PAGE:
MILAN (Reuters) – AstraZeneca said on Wednesday that some 29 million doses of COVID-19 vaccines found in an inspection at a plant in Italy were destined for the EU and for donations to poorer countries through the COVAX scheme co-led by World Health. . Organization.
At the request of the European Commission, Italian security forces inspected a Catalent factory in Anagni, near Rome, over the weekend and found the vaccine dose warehouse, according to the Italian daily La Stampa.
Italian Prime Minister Mario Draghi later confirmed the inspection report, saying that some of the dose batches were seized while two batches were shipped to Belgium. One batch can contain one million doses.
A wave of reactions to the report reflected the level of mistrust in the EU towards the Anglo-Swedish company, which cut its supply target to the EU at the end of June to 100 million from the 300 million foreseen in its contract with the 27-bloc of the nation. The 29 million doses found would be enough to vaccinate 14.5 million people.
“A stockpile of almost 30 million doses has been identified near Rome during an inspection we conducted. Now it has been seized, ”French government spokesman Gabriel Attal told reporters after a cabinet meeting. “The EU will not be the scapegoat for vaccines.”
Another French official said it was being considered whether the release of some lots could be blocked.
Later on Wednesday, AstraZeneca said that the majority of the doses at the Catalent plant were for the EU and the rest for the poorest countries supplied by the COVAX scheme co-led by the World Health Organization.
“There are currently no planned exports other than to the COVAX countries. There are 13 million doses of vaccine waiting for the quality control release to be shipped to COVAX, ”the company said.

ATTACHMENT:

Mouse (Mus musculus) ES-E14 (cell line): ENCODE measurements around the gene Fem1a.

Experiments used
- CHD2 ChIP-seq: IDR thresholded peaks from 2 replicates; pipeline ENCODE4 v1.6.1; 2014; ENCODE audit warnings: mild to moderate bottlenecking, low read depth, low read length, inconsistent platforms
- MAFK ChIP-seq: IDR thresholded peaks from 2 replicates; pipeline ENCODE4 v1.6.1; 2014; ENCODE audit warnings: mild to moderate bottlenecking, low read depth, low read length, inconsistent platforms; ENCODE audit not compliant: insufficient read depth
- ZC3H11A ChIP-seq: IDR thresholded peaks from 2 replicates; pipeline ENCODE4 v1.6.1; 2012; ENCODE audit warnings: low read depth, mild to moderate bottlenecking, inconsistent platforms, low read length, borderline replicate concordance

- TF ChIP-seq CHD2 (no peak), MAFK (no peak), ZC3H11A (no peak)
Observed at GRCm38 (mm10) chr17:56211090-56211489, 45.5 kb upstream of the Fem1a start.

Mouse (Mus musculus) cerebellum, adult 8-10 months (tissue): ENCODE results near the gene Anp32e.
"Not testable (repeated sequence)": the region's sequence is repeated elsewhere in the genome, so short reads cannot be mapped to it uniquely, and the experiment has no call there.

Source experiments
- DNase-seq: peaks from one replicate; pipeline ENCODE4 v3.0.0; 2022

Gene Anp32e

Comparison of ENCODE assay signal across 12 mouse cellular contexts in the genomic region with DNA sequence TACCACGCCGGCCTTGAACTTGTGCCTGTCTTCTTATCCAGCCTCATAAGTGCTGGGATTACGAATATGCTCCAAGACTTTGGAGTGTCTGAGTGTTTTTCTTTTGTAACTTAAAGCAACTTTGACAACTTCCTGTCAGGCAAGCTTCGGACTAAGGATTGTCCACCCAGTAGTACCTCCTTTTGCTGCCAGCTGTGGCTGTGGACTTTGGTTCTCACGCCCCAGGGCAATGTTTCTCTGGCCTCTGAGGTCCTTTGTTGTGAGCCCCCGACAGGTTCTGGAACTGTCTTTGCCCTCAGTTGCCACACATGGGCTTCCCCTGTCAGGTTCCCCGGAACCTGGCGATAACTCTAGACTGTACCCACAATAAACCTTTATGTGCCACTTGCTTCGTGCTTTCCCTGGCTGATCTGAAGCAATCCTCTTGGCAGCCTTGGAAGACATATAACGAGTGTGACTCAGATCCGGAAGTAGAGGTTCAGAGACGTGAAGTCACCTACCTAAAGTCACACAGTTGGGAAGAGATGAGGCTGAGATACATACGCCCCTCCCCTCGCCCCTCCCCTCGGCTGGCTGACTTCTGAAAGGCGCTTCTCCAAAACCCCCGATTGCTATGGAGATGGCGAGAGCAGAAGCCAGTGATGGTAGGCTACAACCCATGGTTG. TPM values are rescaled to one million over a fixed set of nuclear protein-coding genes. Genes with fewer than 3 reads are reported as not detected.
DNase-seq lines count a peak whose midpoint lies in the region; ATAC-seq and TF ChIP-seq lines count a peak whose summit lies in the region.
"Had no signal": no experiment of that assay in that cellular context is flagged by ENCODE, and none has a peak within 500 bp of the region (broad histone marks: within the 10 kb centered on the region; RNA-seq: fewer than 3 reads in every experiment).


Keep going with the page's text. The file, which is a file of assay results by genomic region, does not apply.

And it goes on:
The remaining 16 million will be shipped to Europe this month and in April, he said.
Mario Gargiulo, regional president of biologics for Europe at Catalent, told Reuters that having 29 million doses at the Anagni factory was in line with normal procedure and that the company often had more there.
Following AstraZeneca’s comments, Draghi told the Italian Parliament that EU Commission President Ursula von der Leyen had told him on Saturday that there were some batches stored in the Catalent factory that needed to be checked because they were missing from the EU deliveries.
He said he ordered an inspection that identified “excess lots.”
“Today some lots have been seized and two have been sent to Belgium,” he said, adding that he did not know their final destination.
The European Commission declined to comment on the doses at the Anagni factory.
Earlier on Wednesday, UNICEF said on behalf of the COVAX vaccine exchange facility that projected deliveries of vaccines to all countries, including Vietnam, had to be delayed due to production delays.
An EU official said some of the doses at the Catalent plant could come from a vaccine factory in the Netherlands run by AstraZeneca subcontractor Halix.
The Anagni plant is responsible for bottling the AstraZeneca vaccines produced at the Halix factory and also at a plant in Belgium run by subcontractor Thermo Fisher Scientific.
AstraZeneca said the factory also bottles doses received from outside the EU and to be shipped to COVAX countries.
Both vaccine factories in Belgium and the Netherlands are listed in the contract AstraZeneca signed with the EU in August as EU suppliers.
The Halix factory has yet to be approved in the EU, as AstraZeneca did not submit sufficient data to the EU drug regulator. Nor has it been approved in Great Britain.
However, EU Health Commissioner Stella Kyriakides said late Wednesday that the company had submitted a request for authorization and additional data, and that regulators are likely to make an assessment this week.
Vaccines produced there cannot be used in the EU until such approval is received. Kyriakides said it expected to see the EU deliveries from the site in late March.
Halix is also listed as a supplier to Great Britain, which urges the EU to allow the shipment of doses produced there. So far, Britain has not exported AstraZeneca vaccines to the EU, even though two UK plants are included in the EU contract as suppliers to the bloc.
Halix said it started producing vaccines for the EU in December and has the capacity to produce around 5 million doses per month. The company declined to comment on how many vaccines it had already produced or its destination.
Report of Michel Rose in Paris, Emilio Parodi in Milan and Francesco Guarascio and Philip Blenkinsop in Brussels; additional reporting by Giselda Vagnoni and Angelo Amante in Rome, Toby Sterling in Amsterdam and Alistair Smout in London; edited by Louise Heavens and Hugh Lawson